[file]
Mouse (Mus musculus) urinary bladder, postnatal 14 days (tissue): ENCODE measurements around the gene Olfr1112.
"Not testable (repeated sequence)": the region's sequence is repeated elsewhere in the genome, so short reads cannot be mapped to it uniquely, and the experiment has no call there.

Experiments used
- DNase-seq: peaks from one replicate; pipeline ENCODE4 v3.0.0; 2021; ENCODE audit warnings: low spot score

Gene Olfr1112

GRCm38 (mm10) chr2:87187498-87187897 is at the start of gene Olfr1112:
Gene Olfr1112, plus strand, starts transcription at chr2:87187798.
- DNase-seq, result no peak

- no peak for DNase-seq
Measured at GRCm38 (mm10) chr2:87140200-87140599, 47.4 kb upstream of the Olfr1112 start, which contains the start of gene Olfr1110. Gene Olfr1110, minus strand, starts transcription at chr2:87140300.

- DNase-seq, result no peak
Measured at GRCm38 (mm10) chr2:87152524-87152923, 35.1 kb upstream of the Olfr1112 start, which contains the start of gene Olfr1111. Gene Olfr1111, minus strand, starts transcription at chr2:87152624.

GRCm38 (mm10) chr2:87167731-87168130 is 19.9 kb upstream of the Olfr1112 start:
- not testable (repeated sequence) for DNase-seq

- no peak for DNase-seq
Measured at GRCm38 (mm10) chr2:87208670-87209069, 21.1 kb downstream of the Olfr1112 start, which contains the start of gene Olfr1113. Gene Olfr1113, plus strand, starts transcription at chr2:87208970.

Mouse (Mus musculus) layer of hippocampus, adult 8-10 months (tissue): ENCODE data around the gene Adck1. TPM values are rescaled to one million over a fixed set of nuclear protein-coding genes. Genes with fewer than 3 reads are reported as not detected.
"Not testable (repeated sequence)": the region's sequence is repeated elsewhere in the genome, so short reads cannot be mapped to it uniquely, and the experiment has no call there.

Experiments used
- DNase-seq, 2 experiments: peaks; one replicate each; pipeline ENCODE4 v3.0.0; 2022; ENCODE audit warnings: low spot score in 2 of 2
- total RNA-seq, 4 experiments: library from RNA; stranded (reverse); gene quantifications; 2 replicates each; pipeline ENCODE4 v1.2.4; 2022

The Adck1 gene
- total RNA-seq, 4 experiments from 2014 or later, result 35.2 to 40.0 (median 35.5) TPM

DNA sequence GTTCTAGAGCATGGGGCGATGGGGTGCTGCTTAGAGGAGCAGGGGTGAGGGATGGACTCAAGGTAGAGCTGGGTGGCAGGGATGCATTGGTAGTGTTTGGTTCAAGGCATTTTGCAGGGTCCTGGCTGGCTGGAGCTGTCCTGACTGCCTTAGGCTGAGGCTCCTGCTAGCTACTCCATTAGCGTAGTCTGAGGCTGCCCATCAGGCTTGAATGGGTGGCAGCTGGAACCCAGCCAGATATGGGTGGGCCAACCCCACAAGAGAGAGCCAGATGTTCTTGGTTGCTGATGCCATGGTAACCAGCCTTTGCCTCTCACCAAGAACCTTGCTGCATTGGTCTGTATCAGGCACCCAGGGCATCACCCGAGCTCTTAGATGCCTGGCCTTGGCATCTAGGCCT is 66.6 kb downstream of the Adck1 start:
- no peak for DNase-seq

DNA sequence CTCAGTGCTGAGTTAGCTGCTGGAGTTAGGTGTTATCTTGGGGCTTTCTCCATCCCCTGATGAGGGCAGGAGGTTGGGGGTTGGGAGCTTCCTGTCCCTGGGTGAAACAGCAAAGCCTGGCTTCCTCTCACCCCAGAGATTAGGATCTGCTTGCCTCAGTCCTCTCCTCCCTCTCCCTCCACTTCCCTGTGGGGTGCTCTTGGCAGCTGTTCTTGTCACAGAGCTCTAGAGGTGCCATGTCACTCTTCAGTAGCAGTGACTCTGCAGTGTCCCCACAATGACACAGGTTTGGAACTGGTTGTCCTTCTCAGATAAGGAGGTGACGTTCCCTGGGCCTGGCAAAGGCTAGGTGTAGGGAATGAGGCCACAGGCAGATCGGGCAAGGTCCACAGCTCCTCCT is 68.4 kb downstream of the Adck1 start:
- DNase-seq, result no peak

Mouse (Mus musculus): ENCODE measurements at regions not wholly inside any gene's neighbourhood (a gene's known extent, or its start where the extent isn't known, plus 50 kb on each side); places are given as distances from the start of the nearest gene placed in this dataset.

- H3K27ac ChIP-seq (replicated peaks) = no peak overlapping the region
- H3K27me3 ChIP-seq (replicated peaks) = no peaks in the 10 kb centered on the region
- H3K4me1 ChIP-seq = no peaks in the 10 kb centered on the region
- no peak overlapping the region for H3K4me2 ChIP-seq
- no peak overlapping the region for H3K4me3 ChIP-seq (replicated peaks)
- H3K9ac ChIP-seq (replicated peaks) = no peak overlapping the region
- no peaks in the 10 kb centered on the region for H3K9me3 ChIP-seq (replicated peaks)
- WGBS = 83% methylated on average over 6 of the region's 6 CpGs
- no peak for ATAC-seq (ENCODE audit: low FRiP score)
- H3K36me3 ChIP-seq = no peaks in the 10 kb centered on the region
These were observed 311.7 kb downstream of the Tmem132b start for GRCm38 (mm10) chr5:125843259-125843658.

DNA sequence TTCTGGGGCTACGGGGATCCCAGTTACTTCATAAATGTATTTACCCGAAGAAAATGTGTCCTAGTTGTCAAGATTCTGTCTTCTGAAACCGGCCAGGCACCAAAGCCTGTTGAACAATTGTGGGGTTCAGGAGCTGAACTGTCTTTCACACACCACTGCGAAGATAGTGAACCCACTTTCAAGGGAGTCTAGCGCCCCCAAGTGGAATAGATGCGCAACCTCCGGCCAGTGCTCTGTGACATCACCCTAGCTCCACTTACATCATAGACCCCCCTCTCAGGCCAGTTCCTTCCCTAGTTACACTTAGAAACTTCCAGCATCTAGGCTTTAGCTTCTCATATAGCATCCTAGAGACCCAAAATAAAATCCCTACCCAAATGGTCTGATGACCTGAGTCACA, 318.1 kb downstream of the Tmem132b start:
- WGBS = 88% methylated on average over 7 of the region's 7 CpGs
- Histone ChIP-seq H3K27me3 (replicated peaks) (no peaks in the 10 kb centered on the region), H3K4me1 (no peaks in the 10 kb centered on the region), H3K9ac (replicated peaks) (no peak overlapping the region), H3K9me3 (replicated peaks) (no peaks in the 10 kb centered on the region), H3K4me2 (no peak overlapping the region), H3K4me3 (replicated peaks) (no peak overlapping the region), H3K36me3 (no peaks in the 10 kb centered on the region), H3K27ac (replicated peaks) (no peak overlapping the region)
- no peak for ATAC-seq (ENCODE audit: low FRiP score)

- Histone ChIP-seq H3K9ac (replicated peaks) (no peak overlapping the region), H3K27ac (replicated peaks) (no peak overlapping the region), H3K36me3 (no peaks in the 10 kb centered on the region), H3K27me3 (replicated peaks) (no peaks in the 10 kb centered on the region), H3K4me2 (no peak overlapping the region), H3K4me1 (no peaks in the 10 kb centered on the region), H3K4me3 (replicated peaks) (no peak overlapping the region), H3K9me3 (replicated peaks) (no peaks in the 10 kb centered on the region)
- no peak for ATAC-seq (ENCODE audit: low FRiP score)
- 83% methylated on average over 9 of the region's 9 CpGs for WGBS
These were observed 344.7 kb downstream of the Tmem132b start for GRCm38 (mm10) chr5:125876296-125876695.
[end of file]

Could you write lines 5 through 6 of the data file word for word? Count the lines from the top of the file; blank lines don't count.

Gene Olfr1112

GRCm38 (mm10) chr2:87187498-87187897 is at the start of gene Olfr1112: